We are of the opinion that the court properly entered judgment for appellee, and that the errors assigned are without merit.

It appears conclusively that the evidence offered by appellant in support of her complaint fails entirely to sustain either of the counts. There appears no evidence whatever to establish an account stated, or the count for money paid, and the first and second counts of the complaint are not sustained, and must be eliminated from the case, for that reason.

It therefore follows that, if appellant was entitled to recover at all, it can only be under count 3, which is for money had and received. And, as aptly stated in brief by counsel for appellee in the absence of evidence that appellee repudiated appellant’s right as a stockholder, or denied her right to a certificate of stock representing her title as a stockholder, she cannot rescind and recover the amount of money paid as a subscriber for the stock. Mutual Loan Society v. Stowe, 15 Ala. App. 293, 73 So. 202; 8 Thompson on Corporations, ? 3527, p. 414; Id., vol. 4, ? 3527, p. 128; Elliott v. Howison, 146 Ala. 568, 40 So. 1018.

In Mutual Loan Society v. Stowe, supra, decided by this court, also involving an actionPage 564
for failing to issue stock in a corporation, the trial court gave the affirmative charge for the defendant as to counts for money had and received, it not appearing that the plaintiff had been denied asserted rights as a stockholder in the corporation, and, on appeal to this court, the case was affirmed.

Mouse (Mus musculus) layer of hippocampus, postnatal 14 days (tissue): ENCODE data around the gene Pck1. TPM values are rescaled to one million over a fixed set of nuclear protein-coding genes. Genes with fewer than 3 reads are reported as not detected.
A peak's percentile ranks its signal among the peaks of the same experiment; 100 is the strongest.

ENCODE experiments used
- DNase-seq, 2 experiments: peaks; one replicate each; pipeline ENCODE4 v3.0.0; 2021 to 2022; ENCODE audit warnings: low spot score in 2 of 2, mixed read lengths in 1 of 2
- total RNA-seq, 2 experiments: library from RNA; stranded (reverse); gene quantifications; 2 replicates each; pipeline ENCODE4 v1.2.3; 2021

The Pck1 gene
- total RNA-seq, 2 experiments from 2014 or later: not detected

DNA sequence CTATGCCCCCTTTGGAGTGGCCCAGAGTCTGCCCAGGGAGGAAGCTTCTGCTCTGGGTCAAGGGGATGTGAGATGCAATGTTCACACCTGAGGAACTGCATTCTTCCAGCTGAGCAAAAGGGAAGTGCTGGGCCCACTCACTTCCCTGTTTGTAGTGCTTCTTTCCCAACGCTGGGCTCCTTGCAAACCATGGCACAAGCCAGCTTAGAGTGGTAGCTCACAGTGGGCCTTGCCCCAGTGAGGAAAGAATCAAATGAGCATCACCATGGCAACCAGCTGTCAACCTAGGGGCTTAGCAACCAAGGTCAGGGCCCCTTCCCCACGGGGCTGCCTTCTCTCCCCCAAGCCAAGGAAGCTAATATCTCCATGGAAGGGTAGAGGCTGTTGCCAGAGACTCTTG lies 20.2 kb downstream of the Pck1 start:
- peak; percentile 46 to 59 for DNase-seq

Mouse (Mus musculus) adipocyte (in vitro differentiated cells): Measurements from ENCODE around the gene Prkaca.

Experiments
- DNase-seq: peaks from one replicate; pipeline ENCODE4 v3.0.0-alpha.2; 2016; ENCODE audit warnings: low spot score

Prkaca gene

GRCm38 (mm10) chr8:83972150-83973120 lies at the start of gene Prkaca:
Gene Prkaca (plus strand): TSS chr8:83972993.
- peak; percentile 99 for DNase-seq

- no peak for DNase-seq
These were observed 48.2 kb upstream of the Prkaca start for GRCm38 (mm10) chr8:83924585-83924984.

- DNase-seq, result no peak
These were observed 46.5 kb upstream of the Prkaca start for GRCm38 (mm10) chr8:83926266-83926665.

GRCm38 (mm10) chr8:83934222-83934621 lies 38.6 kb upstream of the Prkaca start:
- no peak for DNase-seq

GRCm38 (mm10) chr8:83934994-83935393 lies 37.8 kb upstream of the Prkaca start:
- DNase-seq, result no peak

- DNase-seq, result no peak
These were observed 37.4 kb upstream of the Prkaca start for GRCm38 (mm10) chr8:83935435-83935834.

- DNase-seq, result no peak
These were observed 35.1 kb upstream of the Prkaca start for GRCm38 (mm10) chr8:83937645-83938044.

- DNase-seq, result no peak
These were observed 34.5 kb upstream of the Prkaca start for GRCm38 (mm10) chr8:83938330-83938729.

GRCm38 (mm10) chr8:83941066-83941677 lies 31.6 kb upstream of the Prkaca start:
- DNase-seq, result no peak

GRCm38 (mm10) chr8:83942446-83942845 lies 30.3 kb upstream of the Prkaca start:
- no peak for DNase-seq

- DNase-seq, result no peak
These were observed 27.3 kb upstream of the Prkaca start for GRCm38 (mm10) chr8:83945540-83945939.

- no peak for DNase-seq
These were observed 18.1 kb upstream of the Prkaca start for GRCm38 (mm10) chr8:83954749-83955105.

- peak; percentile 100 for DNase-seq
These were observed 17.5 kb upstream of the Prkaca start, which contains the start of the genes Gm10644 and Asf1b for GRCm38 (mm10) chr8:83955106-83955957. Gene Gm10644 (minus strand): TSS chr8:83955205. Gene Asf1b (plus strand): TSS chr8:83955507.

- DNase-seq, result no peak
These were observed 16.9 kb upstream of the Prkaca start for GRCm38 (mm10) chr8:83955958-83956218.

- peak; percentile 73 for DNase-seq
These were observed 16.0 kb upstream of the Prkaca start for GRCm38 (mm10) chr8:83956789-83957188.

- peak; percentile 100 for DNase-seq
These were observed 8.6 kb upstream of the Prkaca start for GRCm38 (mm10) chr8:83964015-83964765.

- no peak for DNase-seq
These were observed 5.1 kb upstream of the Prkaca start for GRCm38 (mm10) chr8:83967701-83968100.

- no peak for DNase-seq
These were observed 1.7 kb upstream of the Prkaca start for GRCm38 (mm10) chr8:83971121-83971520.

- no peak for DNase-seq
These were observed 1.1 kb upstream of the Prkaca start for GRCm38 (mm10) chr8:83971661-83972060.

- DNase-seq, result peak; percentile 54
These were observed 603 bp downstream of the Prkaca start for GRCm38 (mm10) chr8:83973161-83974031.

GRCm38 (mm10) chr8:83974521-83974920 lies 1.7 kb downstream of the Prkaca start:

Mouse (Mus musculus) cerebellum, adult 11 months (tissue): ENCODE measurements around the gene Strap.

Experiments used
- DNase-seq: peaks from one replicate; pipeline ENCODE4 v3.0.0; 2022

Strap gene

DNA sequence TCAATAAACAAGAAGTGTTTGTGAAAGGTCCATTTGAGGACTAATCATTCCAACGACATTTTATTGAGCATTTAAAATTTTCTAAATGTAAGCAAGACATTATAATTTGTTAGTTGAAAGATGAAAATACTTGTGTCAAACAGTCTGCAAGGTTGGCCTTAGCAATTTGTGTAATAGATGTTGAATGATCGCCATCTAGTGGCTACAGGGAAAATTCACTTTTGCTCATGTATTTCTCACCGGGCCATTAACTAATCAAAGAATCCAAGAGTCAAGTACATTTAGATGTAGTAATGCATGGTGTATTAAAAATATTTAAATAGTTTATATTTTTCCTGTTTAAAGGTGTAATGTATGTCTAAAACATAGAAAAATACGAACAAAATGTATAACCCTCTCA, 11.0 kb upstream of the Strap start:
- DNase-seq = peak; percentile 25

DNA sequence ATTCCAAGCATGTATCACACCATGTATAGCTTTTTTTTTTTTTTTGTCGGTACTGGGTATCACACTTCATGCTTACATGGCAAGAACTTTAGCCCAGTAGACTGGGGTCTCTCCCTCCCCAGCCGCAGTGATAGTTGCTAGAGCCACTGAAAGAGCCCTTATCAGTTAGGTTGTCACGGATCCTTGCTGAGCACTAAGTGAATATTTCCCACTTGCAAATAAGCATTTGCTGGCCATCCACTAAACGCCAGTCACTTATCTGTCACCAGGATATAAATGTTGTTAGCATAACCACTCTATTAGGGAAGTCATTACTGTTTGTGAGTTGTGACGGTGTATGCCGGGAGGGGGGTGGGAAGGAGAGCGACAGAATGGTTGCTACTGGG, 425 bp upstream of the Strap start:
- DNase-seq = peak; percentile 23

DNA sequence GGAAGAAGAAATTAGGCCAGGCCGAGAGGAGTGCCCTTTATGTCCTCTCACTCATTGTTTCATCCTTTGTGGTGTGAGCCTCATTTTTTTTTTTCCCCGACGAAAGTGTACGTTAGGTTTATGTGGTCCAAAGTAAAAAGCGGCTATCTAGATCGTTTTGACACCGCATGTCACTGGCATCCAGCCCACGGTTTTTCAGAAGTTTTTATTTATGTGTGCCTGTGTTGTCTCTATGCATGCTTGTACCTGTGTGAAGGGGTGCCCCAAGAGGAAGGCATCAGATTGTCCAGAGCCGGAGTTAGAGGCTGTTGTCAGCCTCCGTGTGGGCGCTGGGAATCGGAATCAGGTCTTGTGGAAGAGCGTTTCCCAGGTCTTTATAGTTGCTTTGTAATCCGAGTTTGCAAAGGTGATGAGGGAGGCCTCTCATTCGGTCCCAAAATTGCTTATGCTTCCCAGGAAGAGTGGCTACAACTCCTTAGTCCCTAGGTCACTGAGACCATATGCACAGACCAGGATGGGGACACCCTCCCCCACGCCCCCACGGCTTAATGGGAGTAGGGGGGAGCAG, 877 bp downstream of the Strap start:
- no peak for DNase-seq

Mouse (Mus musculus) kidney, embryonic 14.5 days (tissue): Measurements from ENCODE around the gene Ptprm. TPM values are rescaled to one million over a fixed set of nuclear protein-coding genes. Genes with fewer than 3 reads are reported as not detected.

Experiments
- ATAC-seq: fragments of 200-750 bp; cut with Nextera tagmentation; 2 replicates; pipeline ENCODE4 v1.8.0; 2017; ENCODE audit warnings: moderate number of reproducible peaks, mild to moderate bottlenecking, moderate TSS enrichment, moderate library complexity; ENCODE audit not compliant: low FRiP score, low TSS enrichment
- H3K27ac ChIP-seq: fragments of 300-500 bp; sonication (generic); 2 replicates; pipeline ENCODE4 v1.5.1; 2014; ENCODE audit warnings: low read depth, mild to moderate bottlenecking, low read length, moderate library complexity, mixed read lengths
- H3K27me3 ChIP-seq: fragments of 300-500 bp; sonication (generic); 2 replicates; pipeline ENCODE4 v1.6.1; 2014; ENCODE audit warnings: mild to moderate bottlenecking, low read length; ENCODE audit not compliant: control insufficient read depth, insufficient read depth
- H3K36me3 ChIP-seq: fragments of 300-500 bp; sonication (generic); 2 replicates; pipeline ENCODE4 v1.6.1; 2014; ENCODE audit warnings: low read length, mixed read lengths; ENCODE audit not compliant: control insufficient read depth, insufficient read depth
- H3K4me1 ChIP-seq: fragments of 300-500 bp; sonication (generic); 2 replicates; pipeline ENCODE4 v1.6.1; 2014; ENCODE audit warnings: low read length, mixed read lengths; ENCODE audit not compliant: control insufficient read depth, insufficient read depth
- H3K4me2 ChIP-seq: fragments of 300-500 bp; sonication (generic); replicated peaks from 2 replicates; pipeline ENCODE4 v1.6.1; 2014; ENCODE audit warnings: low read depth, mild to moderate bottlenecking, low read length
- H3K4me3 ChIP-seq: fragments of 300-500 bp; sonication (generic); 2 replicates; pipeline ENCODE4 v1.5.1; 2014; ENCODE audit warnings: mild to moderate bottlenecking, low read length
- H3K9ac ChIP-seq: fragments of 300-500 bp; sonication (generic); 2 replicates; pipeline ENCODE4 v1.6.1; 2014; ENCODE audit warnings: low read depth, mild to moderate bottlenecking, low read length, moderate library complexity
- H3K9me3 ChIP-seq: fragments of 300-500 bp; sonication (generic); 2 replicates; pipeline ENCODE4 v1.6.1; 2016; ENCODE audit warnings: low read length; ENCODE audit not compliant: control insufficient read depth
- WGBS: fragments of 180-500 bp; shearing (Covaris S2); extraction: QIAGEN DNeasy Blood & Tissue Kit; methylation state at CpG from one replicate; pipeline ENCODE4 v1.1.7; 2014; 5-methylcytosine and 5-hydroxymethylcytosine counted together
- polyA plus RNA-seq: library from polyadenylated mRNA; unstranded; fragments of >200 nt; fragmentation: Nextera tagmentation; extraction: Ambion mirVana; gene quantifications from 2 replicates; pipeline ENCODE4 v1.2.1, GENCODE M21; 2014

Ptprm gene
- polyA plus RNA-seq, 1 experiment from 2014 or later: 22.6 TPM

Mr. Thompson, in his work on Corporations (volume 4, ? 3527, p. 128), recognizes the right of a subscriber for corporate stock to recover back money paid on his subscription in the event of a wrongful refusal of the corporation to issue the certificate, if such were the agreement, but this remedy can only be invoked provided the subscriber gives notice of his election to pursue it and makes a demand for the money. That a demand under such circumstances is necessary is also the law in this state. Tobias v. Morris Co., 126 Ala. 535, 28 So. 517; First National Bank v. Amanda Williams, 206 Ala. 394,90 So. 340. It appears here that there is no evidence that appellant ever elected to rescind in this case, neither is there evidence that she ever made demand for the amount of money paid by her, while, on the other hand, the evidence is uncontroverted that appellee admitted appellant’s title as a shareholder and proposed to comply with her request by issuing a duplicate certificate for the stock.

Moreover, the evidence is without dispute that the money paid by appellant for the stock was paid to the Pep-to-lac Company, and was never actually received by appellee, appellee only taking over the physical assets of the Pep-to-lac Company, and agreeing to issue its stock to the stockholders of the Pep-to-lac Company. Under such facts, the count for money had and received is not sustained. Illinois Life Ins. Co. v. Jaffe,145 Ala. 676, 40 So. 47; Howton v. Mathias, 197 Ala. 466,73 So. 92; Moody v. Walker, 89 Ala. 619, 7 So. 246; Nelson v. First National Bank, 139 Ala. 578, 36 So. 707, 101 Am. St. Rep. 52.